There are alternatives, however. Planned Parenthood, for example, or some private foundation supported by private sources could pay for abortions for those who couldn’t afford the cost. That would ease the concern about tax dollars being used to pay for (and give a stamp of government approval to) a procedure that tens of millions of taxpayers object to on religious, moral or ethical grounds. For the record, there are about 1.3 million abortions performed each year in this country, so it is hardly a “rare” procedure.

There is no doubt that abortion has long been a powerful political issue. A case could be made for the premise that the abortion issue has been deciding national elections ever since Ronald Reagan, on an anti-abortion platform, won the presidency twice in the 1980s. Many blue-collar Democrats voted for Reagan because of that issue.

A case could also be made for the proposition that Bill Clinton, the only Democrat elected to the presidency in nearly three decades, would have lost the 1992 election to George Bush the elder had it not been for the presence in the race of independent candidate H. Ross Perot, who split the Republican vote. The charismatic Clinton also was able to defeat the acerbic, aging Kansan Bob Dole in 1996.

President George W. Bush was outspokenly pro-life as a candidate and has maintained that stance as an officeholder. He rewarded his supporters by appointing two U.S. Supreme Court justices who have drawn the court to the right, and this will arguably be the greatest “legacy” in a lackluster presidency.

The power of the abortion issue in American politics is particularly evident in Missouri. This bellwether state has voted with the winner in every national election since early in the 20th century, with the exception of 1956, when Adlai Stevenson carried the state over President Dwight D. Eisenhower.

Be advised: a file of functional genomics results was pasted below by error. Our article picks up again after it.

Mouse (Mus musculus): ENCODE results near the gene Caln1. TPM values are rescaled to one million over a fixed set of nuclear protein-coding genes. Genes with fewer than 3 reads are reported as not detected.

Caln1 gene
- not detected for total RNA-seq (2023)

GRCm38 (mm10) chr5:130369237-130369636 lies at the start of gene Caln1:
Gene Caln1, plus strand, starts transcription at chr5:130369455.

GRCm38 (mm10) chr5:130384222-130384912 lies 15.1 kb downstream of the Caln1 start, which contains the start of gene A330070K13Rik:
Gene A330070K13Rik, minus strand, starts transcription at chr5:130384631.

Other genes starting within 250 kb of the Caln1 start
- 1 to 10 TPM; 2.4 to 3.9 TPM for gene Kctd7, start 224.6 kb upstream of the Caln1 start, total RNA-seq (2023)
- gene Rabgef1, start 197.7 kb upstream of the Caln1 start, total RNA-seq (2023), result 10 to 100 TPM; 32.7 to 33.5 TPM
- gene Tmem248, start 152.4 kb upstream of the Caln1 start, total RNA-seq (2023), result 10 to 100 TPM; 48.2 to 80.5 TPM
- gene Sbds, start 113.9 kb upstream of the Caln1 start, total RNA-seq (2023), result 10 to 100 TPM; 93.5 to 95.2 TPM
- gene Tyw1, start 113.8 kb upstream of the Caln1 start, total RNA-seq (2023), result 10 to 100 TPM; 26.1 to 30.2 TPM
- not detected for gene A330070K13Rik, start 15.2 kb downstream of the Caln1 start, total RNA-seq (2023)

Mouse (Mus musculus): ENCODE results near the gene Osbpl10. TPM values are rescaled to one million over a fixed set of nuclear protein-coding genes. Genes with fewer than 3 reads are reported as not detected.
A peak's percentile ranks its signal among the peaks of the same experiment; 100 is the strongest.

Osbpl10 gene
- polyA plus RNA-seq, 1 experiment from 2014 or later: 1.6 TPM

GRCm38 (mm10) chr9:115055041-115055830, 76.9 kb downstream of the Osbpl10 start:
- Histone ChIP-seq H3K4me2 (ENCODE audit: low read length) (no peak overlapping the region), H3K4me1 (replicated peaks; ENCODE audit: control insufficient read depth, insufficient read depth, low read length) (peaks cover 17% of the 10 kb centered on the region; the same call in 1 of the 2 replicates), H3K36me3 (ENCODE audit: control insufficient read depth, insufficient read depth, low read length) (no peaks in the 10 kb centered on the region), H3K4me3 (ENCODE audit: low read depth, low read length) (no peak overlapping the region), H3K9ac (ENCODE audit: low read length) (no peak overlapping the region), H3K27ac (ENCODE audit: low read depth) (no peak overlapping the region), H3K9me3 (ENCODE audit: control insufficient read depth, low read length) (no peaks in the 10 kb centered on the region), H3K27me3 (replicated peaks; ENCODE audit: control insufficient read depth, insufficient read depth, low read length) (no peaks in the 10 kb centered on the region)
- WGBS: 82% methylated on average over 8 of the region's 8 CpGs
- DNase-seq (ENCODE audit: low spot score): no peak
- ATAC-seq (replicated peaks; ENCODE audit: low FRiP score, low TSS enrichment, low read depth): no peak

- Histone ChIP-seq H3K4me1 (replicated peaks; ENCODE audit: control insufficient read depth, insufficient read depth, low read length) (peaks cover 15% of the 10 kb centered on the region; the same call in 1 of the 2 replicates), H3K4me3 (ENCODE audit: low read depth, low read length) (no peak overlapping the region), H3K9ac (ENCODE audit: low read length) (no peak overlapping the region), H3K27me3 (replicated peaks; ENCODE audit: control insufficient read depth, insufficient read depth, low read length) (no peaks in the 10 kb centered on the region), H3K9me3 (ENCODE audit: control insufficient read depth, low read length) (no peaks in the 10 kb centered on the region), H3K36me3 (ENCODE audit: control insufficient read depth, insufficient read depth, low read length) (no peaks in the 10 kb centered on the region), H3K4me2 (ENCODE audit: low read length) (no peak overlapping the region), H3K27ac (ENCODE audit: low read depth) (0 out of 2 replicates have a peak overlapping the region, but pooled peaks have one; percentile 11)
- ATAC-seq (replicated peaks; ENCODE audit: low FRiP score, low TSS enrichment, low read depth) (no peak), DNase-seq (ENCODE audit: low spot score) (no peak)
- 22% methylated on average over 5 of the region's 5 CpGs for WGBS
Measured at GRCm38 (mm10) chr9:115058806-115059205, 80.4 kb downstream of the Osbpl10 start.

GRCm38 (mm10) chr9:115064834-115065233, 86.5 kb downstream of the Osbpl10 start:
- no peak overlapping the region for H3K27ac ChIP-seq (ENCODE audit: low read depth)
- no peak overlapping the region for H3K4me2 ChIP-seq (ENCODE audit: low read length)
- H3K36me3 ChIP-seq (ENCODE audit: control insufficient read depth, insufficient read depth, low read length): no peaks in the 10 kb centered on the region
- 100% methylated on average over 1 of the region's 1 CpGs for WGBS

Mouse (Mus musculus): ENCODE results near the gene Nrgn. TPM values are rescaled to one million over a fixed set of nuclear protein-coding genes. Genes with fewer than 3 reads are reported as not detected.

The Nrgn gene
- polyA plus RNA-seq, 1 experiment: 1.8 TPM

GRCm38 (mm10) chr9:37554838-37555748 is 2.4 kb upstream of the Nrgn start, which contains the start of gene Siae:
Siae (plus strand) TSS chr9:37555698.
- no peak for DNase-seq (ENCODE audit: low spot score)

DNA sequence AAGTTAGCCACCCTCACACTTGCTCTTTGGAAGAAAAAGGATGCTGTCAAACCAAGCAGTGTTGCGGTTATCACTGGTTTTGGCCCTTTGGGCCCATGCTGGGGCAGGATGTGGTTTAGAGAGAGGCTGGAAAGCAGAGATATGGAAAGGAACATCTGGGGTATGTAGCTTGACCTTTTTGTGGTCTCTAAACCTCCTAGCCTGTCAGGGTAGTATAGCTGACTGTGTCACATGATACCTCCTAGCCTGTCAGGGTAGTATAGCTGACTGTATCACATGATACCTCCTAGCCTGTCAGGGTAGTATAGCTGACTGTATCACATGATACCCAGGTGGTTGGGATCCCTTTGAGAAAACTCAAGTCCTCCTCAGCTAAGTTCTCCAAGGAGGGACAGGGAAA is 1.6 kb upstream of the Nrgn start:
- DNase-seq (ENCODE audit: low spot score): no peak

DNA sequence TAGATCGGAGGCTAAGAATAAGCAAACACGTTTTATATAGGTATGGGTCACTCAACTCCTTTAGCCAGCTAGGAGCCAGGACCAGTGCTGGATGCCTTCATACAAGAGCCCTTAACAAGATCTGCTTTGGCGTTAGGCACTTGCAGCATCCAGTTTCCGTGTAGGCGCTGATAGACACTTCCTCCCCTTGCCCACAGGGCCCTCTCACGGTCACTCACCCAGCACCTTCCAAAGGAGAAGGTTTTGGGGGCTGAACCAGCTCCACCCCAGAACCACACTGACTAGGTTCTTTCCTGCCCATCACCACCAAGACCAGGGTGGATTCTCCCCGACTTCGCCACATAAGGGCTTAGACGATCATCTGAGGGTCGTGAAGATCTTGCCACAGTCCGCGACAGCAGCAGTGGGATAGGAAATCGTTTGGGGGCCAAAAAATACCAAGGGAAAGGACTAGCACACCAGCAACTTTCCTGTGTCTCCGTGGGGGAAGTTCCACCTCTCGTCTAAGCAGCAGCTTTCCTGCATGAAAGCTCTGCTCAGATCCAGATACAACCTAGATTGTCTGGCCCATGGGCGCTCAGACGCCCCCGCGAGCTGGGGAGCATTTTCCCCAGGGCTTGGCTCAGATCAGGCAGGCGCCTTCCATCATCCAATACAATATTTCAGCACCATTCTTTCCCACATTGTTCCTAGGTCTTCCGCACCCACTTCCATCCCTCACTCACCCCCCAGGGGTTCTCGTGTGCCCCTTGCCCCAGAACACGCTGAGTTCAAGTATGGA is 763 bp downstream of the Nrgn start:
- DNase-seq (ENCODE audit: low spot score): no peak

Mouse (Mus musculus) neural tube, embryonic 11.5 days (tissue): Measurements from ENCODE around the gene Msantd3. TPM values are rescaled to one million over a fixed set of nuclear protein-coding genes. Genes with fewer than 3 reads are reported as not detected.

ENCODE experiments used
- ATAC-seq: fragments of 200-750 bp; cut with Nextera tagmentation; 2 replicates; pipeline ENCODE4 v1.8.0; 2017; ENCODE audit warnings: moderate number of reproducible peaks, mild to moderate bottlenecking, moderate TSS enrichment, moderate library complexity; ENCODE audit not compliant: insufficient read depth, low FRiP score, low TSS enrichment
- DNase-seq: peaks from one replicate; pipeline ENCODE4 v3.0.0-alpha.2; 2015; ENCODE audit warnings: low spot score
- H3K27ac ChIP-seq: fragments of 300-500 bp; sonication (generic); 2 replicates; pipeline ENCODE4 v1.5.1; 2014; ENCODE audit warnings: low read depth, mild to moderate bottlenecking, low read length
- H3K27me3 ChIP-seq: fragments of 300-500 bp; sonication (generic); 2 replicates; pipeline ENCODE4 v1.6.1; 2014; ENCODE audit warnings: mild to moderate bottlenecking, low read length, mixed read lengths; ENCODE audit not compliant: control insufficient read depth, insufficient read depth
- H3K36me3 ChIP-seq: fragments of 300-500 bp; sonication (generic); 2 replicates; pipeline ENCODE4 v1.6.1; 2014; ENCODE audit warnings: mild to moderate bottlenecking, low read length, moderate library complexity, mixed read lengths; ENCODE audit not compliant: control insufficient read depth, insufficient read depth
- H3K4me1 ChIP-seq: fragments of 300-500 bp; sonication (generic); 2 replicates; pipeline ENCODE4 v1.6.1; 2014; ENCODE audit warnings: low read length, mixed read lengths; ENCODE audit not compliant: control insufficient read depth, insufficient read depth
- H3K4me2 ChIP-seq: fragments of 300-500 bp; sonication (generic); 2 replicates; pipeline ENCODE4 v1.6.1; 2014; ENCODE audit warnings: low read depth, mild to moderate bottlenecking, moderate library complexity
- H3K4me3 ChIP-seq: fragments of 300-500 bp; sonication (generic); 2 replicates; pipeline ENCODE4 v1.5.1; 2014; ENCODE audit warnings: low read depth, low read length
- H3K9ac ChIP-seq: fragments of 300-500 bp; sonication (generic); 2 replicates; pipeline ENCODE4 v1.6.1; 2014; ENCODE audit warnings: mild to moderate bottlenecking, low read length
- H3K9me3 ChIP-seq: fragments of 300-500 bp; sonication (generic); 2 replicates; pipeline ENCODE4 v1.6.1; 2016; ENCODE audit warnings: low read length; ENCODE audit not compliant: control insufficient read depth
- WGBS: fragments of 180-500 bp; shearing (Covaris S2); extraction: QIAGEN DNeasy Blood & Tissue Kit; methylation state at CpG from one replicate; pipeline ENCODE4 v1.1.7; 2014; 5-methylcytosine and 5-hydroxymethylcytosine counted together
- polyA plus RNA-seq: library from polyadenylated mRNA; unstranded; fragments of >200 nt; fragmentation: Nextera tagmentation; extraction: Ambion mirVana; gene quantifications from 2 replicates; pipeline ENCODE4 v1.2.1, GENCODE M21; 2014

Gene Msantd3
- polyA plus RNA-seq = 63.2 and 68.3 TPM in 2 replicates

Both Al Gore and John Kerry lost Missouri to George W. Bush. The trauma of the Florida recount in the 2000 election is hard to forget, but the fact is that Florida would not have mattered if Gore had been able to carry either Missouri or his home state of Tennessee. But Gore, who earlier in his career in Tennessee politics was pro-life, lost both states on the abortion and gun issues.

Kerry, a decorated Vietnam veteran and a Catholic, drew a huge crowd at Union Station when he and running mate John Edwards and their families stopped in Kansas City on a cross-country campaign tour by train. But the Massachusetts senator later conceded Missouri to Bush even before the election when, largely on the strength of the abortion issue, polls showed he had no chance of carrying the Show-Me State.

It couldn’t have helped that Kerry was refused Holy Communion in some churches because of his pro-abortion politics. And out-state Missouri, home to millions of Protestants, didn’t take to Kerry any more kindly than did urban and suburban Catholics.

Gore or Kerry might have made outstanding presidents. Unfortunately, we will never know, mainly because the abortion issue has been relegated to the role of party dogma for both the Democrats and Republicans. A long-time friend of mine, a printing company executive, remarked recently that apparently we have to choose between a million dead Iraqis and a million dead babies.

Tom Bogdon can be contacted at tjbogdon@yahoo.com.